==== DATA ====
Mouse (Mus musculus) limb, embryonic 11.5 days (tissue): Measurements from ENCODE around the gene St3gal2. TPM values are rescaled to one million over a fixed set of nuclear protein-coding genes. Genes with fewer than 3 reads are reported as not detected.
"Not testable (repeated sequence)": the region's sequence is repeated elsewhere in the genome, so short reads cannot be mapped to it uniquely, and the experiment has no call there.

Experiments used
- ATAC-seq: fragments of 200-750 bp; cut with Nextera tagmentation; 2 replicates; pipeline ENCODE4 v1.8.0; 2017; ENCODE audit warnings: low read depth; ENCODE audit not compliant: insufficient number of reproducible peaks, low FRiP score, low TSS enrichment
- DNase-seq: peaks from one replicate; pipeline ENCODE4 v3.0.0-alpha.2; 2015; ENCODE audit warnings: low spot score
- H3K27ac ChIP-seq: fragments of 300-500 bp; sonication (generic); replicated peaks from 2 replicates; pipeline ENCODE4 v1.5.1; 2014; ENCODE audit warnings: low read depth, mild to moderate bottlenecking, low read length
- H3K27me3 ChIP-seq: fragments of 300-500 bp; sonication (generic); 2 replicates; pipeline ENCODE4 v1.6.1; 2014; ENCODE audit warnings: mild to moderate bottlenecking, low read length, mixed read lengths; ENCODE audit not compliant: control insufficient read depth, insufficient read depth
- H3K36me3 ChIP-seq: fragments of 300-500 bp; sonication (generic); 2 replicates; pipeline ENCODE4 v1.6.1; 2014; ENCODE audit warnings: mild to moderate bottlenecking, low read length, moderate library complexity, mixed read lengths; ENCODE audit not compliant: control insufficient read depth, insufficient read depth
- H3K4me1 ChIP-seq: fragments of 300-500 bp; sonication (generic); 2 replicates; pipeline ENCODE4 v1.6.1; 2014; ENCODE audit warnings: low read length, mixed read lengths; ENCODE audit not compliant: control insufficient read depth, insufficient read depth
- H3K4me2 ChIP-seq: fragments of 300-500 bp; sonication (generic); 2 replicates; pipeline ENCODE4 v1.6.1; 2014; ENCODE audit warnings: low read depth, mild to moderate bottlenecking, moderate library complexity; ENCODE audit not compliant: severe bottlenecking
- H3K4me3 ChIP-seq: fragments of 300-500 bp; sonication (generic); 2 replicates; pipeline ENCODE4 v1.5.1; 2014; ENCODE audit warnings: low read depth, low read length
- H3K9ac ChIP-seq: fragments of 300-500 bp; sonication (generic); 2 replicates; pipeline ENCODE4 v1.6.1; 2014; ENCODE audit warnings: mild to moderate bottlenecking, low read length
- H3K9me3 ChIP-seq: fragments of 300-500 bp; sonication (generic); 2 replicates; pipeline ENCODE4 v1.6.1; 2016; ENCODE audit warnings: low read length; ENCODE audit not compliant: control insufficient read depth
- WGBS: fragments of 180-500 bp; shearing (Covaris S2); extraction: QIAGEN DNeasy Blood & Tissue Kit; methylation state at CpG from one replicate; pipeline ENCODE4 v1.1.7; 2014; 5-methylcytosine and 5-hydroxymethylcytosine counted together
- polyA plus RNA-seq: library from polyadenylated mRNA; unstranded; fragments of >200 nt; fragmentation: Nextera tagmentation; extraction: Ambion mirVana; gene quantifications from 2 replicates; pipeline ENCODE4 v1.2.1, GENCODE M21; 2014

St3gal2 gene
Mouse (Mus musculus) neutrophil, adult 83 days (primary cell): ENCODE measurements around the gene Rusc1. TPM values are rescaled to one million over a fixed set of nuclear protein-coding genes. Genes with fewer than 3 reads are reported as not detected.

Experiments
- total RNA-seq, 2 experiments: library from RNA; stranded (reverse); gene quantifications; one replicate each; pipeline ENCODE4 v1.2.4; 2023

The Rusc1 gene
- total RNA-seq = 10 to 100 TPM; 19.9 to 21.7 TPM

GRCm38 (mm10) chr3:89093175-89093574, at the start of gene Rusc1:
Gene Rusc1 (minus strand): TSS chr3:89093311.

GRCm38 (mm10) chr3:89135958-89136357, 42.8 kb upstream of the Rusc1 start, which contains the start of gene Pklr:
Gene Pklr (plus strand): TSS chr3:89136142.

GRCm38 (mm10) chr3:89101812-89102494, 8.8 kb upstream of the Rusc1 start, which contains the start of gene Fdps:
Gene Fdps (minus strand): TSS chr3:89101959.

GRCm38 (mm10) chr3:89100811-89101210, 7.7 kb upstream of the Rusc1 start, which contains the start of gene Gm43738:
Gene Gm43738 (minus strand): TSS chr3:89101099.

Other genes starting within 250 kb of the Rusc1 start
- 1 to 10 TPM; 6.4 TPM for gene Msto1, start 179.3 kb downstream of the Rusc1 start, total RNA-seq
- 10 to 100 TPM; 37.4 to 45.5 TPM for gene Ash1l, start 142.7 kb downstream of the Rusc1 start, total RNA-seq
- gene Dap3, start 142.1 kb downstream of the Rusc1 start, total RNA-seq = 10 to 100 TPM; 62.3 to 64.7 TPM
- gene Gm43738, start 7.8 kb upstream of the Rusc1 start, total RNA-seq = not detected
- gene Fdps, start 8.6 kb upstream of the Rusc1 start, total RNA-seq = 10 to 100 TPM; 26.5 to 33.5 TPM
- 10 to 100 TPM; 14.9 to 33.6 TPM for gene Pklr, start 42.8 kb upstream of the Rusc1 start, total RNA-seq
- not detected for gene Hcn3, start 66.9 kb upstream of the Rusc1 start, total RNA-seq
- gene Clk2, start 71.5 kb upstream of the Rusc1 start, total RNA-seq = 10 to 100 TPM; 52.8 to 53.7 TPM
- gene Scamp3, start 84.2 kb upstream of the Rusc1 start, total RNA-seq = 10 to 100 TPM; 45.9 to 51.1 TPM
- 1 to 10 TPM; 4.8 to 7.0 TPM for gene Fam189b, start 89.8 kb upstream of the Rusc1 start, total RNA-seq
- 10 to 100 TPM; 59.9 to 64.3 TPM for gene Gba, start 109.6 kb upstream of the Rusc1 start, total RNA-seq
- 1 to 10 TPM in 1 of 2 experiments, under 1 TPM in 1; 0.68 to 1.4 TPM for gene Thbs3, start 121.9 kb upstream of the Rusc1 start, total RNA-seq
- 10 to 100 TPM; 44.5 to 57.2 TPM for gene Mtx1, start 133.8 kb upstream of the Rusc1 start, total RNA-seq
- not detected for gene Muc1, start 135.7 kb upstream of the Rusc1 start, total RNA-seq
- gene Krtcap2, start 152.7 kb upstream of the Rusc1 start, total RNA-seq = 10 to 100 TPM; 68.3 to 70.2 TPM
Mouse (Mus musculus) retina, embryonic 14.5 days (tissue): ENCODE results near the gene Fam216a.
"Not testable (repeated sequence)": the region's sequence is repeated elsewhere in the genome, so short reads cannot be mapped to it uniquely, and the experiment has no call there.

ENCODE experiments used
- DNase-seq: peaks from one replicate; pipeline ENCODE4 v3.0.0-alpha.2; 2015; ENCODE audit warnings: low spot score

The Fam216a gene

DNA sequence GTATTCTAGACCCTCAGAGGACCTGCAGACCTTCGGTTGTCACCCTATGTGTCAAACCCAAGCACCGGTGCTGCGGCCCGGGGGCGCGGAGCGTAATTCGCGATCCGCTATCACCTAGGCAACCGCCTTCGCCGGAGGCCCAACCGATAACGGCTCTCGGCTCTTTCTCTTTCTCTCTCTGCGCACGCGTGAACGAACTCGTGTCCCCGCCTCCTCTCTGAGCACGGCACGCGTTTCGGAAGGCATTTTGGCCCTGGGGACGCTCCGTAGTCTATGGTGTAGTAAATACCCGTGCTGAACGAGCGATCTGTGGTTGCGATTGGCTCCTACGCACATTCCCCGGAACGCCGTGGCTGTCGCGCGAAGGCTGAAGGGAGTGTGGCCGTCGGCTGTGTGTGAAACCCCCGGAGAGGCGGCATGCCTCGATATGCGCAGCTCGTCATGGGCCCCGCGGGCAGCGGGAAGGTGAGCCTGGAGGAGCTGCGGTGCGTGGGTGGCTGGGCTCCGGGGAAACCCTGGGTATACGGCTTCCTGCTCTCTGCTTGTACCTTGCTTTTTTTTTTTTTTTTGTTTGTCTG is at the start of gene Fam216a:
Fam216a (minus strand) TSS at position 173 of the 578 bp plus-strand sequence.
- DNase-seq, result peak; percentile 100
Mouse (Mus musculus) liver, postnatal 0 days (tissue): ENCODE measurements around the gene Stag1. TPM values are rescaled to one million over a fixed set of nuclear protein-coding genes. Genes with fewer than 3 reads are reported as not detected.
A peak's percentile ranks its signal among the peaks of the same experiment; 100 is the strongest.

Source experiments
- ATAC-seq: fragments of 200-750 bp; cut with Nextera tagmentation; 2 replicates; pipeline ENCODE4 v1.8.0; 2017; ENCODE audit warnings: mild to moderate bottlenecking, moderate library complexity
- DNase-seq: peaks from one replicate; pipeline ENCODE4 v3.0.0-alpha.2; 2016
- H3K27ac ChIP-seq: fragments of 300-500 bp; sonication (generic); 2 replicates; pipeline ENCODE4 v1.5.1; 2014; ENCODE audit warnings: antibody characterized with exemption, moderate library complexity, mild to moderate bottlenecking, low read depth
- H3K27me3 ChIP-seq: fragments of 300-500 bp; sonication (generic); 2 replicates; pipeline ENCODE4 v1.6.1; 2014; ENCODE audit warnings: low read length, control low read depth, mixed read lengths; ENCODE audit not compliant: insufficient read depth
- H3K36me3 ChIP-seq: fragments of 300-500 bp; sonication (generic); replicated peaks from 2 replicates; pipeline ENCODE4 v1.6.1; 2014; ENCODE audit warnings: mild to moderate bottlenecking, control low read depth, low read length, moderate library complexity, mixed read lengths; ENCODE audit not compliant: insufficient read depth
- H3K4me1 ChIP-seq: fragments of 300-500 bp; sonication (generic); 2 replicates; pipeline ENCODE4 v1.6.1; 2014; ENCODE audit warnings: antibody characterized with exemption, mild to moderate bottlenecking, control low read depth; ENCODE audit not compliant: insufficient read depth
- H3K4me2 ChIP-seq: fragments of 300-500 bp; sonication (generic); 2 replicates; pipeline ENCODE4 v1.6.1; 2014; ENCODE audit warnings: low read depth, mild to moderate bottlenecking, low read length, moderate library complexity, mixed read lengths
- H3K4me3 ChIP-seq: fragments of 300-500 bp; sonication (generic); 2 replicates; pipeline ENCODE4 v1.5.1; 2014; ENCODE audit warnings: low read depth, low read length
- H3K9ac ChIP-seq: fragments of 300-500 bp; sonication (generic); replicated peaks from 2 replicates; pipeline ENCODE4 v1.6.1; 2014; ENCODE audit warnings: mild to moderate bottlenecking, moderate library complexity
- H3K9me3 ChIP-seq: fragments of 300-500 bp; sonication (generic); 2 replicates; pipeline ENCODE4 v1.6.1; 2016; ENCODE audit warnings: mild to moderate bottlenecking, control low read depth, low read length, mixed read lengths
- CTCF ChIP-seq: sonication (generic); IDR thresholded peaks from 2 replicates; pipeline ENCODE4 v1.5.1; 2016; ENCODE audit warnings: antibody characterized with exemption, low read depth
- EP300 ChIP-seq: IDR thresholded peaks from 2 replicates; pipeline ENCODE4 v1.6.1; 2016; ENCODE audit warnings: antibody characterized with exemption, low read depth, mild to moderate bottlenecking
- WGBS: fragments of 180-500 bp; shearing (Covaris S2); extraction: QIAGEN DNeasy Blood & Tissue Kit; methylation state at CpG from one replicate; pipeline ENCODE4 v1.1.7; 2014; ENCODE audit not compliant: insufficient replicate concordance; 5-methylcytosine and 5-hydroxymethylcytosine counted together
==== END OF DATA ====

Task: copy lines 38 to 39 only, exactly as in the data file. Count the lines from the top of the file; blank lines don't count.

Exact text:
- gene Clk2, start 71.5 kb upstream of the Rusc1 start, total RNA-seq = 10 to 100 TPM; 52.8 to 53.7 TPM
- gene Scamp3, start 84.2 kb upstream of the Rusc1 start, total RNA-seq = 10 to 100 TPM; 45.9 to 51.1 TPM